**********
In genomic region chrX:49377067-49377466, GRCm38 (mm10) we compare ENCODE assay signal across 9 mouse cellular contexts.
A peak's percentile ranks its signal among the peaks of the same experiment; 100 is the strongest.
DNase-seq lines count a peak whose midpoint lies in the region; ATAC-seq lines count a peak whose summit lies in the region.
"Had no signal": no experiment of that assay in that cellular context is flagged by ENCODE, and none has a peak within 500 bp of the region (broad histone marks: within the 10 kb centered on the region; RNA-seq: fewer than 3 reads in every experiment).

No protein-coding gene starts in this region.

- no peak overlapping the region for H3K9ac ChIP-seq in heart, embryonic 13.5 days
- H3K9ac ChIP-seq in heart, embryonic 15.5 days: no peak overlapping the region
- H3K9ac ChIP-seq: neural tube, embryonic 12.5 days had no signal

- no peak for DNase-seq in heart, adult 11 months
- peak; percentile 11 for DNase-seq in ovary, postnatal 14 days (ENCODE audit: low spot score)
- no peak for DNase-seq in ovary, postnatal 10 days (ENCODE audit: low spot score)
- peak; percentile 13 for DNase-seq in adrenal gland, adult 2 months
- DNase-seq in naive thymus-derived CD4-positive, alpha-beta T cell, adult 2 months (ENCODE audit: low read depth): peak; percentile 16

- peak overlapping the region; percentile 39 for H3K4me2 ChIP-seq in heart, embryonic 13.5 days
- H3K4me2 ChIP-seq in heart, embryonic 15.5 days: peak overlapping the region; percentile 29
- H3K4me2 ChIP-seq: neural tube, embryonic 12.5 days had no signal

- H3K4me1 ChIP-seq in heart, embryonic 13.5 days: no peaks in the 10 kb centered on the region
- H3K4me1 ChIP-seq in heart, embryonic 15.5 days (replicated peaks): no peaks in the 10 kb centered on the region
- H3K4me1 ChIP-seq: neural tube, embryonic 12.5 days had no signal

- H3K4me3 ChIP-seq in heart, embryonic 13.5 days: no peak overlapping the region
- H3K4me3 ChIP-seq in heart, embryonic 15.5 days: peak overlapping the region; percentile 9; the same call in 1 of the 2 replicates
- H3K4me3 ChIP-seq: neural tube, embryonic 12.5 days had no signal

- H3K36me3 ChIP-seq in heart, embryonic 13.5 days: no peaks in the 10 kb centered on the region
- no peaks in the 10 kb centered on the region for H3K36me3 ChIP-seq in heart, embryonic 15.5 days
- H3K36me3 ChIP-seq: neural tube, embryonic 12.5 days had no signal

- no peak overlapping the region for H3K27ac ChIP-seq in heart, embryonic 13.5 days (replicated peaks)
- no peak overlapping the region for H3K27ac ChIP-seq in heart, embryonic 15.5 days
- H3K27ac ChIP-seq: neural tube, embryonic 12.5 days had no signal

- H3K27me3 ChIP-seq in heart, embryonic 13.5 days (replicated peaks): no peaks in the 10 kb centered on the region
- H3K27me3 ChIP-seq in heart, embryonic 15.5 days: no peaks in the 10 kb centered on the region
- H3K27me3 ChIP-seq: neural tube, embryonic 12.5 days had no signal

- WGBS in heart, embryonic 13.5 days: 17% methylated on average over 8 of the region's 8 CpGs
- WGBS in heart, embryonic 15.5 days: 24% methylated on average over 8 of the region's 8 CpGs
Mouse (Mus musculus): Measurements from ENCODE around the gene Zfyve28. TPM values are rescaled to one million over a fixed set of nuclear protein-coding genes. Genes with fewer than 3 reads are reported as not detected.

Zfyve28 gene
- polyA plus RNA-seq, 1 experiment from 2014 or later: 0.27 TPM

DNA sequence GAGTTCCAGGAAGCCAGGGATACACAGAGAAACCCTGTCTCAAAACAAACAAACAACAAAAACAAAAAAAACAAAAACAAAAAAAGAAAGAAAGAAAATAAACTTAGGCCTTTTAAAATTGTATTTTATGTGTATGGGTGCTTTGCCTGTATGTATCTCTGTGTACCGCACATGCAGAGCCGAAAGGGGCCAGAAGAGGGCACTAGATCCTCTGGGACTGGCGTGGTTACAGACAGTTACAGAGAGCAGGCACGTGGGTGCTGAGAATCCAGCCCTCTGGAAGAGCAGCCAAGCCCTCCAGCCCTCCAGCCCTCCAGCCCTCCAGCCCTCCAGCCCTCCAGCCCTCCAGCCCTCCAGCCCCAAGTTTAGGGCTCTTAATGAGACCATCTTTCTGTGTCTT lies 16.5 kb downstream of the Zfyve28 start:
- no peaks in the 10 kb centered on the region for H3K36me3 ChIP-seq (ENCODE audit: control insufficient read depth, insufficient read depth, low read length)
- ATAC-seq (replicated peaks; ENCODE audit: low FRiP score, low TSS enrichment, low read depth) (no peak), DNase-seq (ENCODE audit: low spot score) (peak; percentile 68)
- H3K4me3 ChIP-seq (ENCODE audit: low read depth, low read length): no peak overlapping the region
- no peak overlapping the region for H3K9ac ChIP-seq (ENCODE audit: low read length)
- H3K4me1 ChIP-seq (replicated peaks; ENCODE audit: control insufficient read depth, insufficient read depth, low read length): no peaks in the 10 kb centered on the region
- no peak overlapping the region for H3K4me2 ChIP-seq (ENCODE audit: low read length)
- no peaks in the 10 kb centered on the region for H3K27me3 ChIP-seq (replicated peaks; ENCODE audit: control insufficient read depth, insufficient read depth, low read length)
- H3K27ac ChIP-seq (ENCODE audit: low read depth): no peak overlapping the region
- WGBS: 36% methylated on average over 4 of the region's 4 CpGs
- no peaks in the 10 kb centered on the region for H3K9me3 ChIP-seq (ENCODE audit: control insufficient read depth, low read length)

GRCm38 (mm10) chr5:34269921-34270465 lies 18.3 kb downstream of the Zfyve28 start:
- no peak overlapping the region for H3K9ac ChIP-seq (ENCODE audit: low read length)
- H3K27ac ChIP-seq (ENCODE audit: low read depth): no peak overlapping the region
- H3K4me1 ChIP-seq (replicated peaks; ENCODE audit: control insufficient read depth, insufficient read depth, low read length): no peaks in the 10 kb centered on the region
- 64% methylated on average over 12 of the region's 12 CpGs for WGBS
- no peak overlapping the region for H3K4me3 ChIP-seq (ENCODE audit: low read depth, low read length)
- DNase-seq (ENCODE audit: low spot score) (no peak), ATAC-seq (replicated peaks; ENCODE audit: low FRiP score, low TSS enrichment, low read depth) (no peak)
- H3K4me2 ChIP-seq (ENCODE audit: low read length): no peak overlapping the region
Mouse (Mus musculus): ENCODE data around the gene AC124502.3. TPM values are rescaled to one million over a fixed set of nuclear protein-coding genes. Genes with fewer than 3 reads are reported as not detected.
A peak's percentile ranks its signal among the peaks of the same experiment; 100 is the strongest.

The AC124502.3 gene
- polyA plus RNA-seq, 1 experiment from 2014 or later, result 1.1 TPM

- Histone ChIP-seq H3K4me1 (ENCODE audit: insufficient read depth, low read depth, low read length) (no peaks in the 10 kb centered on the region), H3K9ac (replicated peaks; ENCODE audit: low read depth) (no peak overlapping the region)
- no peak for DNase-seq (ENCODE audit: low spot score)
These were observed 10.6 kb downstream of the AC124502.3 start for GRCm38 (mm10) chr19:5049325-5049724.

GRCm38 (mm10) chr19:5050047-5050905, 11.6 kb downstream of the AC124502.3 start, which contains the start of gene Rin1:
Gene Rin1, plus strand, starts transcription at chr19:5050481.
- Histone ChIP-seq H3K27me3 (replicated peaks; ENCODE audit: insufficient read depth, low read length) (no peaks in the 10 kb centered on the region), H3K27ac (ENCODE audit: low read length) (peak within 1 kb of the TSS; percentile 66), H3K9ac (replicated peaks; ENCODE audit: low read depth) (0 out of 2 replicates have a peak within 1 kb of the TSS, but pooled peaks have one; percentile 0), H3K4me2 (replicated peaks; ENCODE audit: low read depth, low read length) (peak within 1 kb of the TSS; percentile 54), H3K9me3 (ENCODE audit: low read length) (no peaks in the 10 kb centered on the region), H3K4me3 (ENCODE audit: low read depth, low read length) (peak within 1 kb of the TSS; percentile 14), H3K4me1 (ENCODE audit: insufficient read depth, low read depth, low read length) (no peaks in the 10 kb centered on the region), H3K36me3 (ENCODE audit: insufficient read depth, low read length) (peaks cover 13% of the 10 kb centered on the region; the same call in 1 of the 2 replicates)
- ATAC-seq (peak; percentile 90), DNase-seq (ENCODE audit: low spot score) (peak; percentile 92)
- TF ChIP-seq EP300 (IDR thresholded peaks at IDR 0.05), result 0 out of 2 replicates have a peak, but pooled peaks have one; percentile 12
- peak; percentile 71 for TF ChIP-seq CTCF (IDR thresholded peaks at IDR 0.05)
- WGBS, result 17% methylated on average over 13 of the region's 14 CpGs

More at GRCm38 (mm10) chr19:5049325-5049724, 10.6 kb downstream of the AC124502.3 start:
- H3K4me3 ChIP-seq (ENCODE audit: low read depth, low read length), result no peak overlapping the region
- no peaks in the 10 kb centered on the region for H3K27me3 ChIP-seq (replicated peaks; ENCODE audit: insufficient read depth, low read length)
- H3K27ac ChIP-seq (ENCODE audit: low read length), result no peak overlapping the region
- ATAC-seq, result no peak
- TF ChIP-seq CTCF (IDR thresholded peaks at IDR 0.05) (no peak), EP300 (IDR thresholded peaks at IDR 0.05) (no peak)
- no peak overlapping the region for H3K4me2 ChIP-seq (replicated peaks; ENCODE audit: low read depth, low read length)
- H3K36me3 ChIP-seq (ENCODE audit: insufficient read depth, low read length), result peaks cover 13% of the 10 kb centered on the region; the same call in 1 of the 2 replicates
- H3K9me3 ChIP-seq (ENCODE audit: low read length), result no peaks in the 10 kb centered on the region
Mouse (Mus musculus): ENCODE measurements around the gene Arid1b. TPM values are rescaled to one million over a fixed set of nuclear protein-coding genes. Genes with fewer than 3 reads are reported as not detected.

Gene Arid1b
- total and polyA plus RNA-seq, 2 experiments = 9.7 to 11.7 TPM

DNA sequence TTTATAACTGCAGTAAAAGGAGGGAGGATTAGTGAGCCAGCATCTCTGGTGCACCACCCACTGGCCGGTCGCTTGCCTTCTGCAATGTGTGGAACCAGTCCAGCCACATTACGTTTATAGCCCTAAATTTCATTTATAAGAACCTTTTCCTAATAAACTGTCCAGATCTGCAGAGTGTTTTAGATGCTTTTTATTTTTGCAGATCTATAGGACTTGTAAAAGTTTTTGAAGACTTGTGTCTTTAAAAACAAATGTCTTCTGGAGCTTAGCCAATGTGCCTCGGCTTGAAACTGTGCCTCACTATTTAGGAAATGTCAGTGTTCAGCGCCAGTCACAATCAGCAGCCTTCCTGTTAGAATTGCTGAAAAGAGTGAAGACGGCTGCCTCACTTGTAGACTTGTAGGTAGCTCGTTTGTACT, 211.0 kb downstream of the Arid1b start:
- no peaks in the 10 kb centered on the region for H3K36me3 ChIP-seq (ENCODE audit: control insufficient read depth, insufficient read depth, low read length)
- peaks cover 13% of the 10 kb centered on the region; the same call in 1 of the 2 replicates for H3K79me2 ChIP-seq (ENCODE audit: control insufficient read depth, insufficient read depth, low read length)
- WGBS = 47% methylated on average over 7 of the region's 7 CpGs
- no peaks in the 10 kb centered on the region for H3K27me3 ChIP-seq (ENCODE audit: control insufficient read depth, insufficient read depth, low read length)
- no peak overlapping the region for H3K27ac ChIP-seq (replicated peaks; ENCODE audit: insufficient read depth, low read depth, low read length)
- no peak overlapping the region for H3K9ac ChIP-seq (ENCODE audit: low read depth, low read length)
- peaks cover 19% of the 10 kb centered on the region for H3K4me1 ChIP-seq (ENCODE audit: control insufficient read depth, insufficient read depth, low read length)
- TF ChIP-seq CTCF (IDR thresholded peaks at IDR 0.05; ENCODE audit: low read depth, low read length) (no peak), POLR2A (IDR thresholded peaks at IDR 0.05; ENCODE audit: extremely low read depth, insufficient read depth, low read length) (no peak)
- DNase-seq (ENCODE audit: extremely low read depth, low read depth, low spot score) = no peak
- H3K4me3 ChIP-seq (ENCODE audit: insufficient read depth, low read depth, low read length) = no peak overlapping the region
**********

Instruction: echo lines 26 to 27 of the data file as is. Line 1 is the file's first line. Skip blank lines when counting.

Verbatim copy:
- no peak overlapping the region for H3K27ac ChIP-seq in heart, embryonic 13.5 days (replicated peaks)
- no peak overlapping the region for H3K27ac ChIP-seq in heart, embryonic 15.5 days